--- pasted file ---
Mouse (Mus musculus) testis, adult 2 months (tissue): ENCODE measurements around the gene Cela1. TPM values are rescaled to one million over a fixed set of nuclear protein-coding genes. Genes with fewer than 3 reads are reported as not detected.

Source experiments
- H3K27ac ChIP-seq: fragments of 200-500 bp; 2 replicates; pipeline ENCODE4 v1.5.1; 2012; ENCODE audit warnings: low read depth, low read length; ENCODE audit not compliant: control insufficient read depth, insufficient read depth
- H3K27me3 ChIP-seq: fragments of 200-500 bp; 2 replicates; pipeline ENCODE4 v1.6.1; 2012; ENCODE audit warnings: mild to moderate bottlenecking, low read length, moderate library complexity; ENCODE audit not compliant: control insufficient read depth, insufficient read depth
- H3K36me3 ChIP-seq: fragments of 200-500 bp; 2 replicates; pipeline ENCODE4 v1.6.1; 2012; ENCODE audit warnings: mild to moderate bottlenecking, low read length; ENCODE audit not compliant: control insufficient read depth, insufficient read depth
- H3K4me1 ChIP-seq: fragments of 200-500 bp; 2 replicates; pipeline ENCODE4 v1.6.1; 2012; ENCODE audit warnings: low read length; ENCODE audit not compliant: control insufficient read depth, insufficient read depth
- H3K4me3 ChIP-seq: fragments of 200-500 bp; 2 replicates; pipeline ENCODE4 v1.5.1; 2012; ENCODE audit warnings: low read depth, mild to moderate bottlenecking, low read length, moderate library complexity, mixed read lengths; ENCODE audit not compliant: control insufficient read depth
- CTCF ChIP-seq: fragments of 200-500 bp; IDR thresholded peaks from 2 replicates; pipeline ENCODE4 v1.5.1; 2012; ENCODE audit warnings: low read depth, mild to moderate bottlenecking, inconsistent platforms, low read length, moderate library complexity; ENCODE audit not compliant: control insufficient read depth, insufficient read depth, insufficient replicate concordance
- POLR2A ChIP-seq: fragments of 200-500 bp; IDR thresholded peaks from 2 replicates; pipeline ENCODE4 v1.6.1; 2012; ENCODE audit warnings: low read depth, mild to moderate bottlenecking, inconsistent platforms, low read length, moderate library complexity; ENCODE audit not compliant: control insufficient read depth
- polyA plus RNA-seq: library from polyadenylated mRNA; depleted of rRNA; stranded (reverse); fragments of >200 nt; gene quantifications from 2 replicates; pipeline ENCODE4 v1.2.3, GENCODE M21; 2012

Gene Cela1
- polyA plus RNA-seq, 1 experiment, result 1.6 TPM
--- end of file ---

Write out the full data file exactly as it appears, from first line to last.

Mouse (Mus musculus) testis, adult 2 months (tissue): ENCODE measurements around the gene Cela1. TPM values are rescaled to one million over a fixed set of nuclear protein-coding genes. Genes with fewer than 3 reads are reported as not detected.

Source experiments
- H3K27ac ChIP-seq: fragments of 200-500 bp; 2 replicates; pipeline ENCODE4 v1.5.1; 2012; ENCODE audit warnings: low read depth, low read length; ENCODE audit not compliant: control insufficient read depth, insufficient read depth
- H3K27me3 ChIP-seq: fragments of 200-500 bp; 2 replicates; pipeline ENCODE4 v1.6.1; 2012; ENCODE audit warnings: mild to moderate bottlenecking, low read length, moderate library complexity; ENCODE audit not compliant: control insufficient read depth, insufficient read depth
- H3K36me3 ChIP-seq: fragments of 200-500 bp; 2 replicates; pipeline ENCODE4 v1.6.1; 2012; ENCODE audit warnings: mild to moderate bottlenecking, low read length; ENCODE audit not compliant: control insufficient read depth, insufficient read depth
- H3K4me1 ChIP-seq: fragments of 200-500 bp; 2 replicates; pipeline ENCODE4 v1.6.1; 2012; ENCODE audit warnings: low read length; ENCODE audit not compliant: control insufficient read depth, insufficient read depth
- H3K4me3 ChIP-seq: fragments of 200-500 bp; 2 replicates; pipeline ENCODE4 v1.5.1; 2012; ENCODE audit warnings: low read depth, mild to moderate bottlenecking, low read length, moderate library complexity, mixed read lengths; ENCODE audit not compliant: control insufficient read depth
- CTCF ChIP-seq: fragments of 200-500 bp; IDR thresholded peaks from 2 replicates; pipeline ENCODE4 v1.5.1; 2012; ENCODE audit warnings: low read depth, mild to moderate bottlenecking, inconsistent platforms, low read length, moderate library complexity; ENCODE audit not compliant: control insufficient read depth, insufficient read depth, insufficient replicate concordance
- POLR2A ChIP-seq: fragments of 200-500 bp; IDR thresholded peaks from 2 replicates; pipeline ENCODE4 v1.6.1; 2012; ENCODE audit warnings: low read depth, mild to moderate bottlenecking, inconsistent platforms, low read length, moderate library complexity; ENCODE audit not compliant: control insufficient read depth
- polyA plus RNA-seq: library from polyadenylated mRNA; depleted of rRNA; stranded (reverse); fragments of >200 nt; gene quantifications from 2 replicates; pipeline ENCODE4 v1.2.3, GENCODE M21; 2012

Gene Cela1
- polyA plus RNA-seq, 1 experiment, result 1.6 TPM